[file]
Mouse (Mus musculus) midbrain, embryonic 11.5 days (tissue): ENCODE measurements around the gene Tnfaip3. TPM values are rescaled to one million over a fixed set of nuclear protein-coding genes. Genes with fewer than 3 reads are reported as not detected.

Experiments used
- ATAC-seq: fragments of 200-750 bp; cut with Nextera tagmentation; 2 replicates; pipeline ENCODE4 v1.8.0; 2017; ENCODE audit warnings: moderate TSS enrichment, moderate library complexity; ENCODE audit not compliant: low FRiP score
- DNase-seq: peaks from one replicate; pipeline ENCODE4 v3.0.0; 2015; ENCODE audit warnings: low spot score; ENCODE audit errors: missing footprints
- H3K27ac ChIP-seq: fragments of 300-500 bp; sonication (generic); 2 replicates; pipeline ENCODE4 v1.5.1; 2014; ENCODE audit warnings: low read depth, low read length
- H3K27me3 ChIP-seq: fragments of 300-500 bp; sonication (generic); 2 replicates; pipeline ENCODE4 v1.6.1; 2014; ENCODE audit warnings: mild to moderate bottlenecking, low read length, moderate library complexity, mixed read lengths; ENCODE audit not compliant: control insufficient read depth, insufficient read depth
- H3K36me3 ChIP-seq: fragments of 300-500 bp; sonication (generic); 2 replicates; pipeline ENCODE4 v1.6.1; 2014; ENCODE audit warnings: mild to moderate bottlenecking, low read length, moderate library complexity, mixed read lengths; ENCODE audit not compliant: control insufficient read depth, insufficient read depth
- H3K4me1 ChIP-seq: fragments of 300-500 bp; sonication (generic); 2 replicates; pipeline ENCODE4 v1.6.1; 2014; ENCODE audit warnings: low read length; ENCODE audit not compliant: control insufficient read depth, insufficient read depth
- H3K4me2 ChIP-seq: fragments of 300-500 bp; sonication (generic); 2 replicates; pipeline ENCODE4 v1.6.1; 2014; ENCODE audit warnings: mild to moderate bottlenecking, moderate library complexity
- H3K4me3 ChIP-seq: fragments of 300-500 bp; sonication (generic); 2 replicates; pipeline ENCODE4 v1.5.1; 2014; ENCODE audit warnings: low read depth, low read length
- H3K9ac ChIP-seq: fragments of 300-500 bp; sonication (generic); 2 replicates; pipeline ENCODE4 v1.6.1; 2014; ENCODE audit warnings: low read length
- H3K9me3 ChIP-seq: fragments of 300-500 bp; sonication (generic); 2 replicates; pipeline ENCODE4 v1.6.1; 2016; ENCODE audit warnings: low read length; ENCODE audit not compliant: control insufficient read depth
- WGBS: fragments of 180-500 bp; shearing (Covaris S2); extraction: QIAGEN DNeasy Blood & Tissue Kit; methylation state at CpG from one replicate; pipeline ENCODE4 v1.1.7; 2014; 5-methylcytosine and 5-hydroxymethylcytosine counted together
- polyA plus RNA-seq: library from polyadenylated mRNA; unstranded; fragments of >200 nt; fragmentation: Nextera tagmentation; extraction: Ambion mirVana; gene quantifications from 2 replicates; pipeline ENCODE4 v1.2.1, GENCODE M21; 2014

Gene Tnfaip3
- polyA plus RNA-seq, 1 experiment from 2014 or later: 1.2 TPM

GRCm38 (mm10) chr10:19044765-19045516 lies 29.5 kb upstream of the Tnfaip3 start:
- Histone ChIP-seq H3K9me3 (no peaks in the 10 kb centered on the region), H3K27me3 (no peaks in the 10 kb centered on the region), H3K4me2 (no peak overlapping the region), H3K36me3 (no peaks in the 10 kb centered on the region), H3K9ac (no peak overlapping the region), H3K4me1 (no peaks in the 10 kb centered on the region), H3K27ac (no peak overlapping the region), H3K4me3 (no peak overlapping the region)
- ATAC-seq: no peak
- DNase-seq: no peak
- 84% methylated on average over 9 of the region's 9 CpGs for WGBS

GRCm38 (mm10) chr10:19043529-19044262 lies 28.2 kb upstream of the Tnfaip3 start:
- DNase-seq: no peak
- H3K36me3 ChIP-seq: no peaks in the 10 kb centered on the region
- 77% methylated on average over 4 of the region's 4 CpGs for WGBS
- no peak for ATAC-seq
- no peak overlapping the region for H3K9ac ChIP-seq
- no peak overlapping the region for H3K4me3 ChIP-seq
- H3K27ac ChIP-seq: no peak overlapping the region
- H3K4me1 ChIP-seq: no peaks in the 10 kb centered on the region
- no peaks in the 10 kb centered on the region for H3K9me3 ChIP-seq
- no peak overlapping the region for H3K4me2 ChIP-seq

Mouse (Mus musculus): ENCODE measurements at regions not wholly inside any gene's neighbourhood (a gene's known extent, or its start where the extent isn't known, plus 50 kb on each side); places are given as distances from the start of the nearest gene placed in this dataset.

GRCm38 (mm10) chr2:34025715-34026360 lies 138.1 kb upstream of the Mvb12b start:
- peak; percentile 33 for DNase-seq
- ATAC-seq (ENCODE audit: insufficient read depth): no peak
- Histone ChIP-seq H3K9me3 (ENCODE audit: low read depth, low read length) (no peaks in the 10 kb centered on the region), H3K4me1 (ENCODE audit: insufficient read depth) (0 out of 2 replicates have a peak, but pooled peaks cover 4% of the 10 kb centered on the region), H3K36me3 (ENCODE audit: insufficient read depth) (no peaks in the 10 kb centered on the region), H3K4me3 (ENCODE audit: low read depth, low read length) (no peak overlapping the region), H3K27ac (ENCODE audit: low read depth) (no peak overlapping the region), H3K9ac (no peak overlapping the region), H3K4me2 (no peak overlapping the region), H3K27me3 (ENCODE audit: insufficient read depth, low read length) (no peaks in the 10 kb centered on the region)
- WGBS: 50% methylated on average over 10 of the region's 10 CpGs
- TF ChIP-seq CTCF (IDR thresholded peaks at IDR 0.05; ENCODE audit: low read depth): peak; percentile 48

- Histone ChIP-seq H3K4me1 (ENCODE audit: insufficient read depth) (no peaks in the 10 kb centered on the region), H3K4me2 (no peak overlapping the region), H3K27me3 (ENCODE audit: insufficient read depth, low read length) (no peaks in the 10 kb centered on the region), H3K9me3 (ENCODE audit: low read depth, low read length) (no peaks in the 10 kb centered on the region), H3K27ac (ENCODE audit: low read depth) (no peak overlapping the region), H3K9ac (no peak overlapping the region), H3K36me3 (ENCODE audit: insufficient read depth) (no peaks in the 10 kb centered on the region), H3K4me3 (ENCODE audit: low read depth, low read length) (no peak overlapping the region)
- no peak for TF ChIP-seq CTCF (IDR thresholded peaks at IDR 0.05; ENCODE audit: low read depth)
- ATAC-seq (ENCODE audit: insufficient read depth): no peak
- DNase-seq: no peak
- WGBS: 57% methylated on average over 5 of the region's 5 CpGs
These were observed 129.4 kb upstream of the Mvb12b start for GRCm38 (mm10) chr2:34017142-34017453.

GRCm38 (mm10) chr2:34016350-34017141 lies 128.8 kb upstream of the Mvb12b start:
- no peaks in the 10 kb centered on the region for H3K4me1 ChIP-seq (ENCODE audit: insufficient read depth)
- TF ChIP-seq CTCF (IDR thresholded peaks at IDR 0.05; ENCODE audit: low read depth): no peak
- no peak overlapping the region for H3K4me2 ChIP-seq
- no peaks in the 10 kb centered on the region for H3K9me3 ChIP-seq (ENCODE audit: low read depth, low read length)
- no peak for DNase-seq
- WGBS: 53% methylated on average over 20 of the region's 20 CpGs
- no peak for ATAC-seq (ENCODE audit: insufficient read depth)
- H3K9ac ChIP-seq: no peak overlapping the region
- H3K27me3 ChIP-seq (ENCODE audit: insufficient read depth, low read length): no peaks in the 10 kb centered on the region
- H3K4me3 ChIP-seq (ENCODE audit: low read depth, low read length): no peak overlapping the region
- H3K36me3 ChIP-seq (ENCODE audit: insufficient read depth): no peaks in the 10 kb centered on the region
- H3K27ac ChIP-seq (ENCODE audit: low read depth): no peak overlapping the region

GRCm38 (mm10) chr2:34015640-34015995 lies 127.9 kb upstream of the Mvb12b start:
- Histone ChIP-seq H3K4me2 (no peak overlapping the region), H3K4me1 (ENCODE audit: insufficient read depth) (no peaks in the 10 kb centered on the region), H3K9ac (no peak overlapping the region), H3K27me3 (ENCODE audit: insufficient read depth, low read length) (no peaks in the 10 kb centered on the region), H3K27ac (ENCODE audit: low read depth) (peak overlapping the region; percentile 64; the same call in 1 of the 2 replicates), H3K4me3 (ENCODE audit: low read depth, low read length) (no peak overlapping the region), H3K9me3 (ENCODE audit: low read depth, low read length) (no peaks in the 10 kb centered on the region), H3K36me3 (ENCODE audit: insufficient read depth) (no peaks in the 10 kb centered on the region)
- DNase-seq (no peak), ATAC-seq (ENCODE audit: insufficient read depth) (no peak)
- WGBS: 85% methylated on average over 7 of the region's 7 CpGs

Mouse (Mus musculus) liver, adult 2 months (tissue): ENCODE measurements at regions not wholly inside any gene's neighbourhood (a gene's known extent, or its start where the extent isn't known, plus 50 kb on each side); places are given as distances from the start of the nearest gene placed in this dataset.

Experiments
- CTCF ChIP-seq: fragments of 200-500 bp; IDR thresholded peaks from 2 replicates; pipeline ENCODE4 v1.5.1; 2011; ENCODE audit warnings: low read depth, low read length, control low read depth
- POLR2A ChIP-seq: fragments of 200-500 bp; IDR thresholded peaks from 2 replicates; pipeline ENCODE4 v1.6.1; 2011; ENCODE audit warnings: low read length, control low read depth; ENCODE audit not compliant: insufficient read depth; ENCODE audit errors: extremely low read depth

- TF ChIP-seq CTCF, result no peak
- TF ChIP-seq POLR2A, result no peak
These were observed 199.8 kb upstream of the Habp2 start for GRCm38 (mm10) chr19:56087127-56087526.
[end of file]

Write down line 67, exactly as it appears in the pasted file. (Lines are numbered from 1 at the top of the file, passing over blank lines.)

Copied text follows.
- TF ChIP-seq CTCF, result no peak